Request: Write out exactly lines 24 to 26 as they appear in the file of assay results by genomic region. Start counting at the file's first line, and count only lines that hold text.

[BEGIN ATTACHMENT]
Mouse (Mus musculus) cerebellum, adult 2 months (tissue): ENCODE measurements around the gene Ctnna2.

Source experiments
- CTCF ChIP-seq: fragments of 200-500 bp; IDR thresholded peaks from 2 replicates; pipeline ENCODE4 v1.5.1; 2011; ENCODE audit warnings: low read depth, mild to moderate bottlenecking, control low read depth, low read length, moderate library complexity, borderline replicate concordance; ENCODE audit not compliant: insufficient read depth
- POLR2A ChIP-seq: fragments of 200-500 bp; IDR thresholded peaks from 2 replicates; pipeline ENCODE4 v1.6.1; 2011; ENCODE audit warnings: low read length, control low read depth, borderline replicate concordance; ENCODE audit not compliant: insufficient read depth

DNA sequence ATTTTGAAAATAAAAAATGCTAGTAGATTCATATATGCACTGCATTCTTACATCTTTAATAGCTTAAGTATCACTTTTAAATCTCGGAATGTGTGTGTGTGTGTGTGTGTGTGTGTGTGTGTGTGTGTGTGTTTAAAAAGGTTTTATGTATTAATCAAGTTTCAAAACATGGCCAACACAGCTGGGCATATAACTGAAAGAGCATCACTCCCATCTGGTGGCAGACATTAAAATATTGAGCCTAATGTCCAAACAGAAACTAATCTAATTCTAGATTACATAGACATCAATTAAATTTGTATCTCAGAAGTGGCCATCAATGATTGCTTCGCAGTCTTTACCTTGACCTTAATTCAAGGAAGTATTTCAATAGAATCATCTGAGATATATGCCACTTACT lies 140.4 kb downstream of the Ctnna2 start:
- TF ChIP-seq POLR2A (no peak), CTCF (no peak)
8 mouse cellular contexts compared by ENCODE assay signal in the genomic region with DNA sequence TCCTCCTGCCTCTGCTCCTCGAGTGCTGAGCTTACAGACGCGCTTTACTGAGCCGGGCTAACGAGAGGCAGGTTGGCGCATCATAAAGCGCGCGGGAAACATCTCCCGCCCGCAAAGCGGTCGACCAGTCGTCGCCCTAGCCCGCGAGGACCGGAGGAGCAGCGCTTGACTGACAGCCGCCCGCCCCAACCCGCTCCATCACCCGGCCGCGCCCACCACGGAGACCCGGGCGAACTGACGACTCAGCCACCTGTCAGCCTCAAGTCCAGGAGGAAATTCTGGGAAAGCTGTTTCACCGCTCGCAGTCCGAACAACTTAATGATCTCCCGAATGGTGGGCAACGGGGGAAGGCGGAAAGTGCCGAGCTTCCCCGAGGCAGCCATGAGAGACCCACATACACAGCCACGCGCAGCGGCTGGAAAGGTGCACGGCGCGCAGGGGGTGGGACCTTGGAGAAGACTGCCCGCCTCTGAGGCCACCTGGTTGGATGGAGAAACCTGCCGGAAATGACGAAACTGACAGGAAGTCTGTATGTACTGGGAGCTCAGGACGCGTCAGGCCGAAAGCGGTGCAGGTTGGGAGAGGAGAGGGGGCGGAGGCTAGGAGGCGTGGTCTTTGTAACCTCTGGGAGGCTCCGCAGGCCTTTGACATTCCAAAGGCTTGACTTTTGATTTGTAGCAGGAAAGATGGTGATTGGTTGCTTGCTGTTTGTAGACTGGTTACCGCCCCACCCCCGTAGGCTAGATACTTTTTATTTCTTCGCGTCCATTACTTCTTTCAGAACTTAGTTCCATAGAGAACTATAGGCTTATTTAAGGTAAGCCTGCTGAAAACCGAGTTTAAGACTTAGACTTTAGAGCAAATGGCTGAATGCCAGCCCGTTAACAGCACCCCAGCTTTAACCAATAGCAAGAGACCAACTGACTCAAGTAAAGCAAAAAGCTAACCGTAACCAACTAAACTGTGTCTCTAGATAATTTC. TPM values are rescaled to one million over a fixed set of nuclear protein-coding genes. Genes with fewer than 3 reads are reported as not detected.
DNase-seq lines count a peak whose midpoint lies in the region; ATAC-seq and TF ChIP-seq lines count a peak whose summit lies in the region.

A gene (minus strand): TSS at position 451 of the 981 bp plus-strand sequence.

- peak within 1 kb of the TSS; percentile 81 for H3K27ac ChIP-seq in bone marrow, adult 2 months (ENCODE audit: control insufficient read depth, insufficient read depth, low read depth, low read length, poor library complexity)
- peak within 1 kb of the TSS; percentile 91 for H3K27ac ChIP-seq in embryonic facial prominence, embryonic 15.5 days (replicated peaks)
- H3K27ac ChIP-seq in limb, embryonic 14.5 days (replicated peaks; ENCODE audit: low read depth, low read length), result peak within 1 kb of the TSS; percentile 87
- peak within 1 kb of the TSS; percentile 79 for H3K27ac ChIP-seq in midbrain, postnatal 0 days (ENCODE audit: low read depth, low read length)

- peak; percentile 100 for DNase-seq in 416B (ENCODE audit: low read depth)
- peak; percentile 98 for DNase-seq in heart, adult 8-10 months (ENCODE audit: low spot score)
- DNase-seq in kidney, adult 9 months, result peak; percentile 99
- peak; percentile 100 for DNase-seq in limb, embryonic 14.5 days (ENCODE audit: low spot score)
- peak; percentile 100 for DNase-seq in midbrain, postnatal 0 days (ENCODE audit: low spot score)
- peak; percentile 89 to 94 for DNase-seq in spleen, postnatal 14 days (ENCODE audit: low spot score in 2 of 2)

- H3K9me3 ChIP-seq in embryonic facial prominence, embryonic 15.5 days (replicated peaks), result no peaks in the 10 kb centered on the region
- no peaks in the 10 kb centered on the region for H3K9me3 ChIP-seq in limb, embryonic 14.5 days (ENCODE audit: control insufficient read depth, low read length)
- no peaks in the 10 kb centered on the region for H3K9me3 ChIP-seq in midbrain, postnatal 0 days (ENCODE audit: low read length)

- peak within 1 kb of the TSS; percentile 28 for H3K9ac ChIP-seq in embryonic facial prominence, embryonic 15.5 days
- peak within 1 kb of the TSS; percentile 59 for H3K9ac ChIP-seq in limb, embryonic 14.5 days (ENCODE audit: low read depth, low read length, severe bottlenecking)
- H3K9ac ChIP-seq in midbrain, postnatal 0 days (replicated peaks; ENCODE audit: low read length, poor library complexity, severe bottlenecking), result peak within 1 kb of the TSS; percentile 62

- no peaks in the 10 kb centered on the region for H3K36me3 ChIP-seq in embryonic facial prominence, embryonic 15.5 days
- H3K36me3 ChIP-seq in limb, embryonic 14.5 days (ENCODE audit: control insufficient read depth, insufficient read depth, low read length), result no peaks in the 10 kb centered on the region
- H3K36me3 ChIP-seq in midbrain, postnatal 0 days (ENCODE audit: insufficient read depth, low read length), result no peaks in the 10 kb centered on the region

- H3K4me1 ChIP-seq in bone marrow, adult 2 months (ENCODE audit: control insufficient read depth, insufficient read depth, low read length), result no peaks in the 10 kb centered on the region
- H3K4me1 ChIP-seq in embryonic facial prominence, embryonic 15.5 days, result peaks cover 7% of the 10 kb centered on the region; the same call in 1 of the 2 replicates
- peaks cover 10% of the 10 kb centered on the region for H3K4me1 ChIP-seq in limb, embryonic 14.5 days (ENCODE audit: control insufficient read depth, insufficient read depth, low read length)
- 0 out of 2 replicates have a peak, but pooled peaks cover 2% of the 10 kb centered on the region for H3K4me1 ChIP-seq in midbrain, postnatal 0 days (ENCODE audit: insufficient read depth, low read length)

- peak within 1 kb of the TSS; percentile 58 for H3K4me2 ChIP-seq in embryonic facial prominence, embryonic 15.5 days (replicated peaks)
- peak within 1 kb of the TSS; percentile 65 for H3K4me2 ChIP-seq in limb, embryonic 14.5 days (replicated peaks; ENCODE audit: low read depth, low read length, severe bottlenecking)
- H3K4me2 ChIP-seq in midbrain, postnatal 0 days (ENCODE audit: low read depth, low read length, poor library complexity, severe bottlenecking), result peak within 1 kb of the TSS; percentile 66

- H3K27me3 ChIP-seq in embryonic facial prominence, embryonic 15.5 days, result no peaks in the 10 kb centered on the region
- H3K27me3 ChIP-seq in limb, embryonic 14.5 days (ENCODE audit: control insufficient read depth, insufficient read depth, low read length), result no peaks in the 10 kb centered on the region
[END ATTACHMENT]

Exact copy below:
- peak within 1 kb of the TSS; percentile 59 for H3K9ac ChIP-seq in limb, embryonic 14.5 days (ENCODE audit: low read depth, low read length, severe bottlenecking)
- H3K9ac ChIP-seq in midbrain, postnatal 0 days (replicated peaks; ENCODE audit: low read length, poor library complexity, severe bottlenecking), result peak within 1 kb of the TSS; percentile 62

- no peaks in the 10 kb centered on the region for H3K36me3 ChIP-seq in embryonic facial prominence, embryonic 15.5 days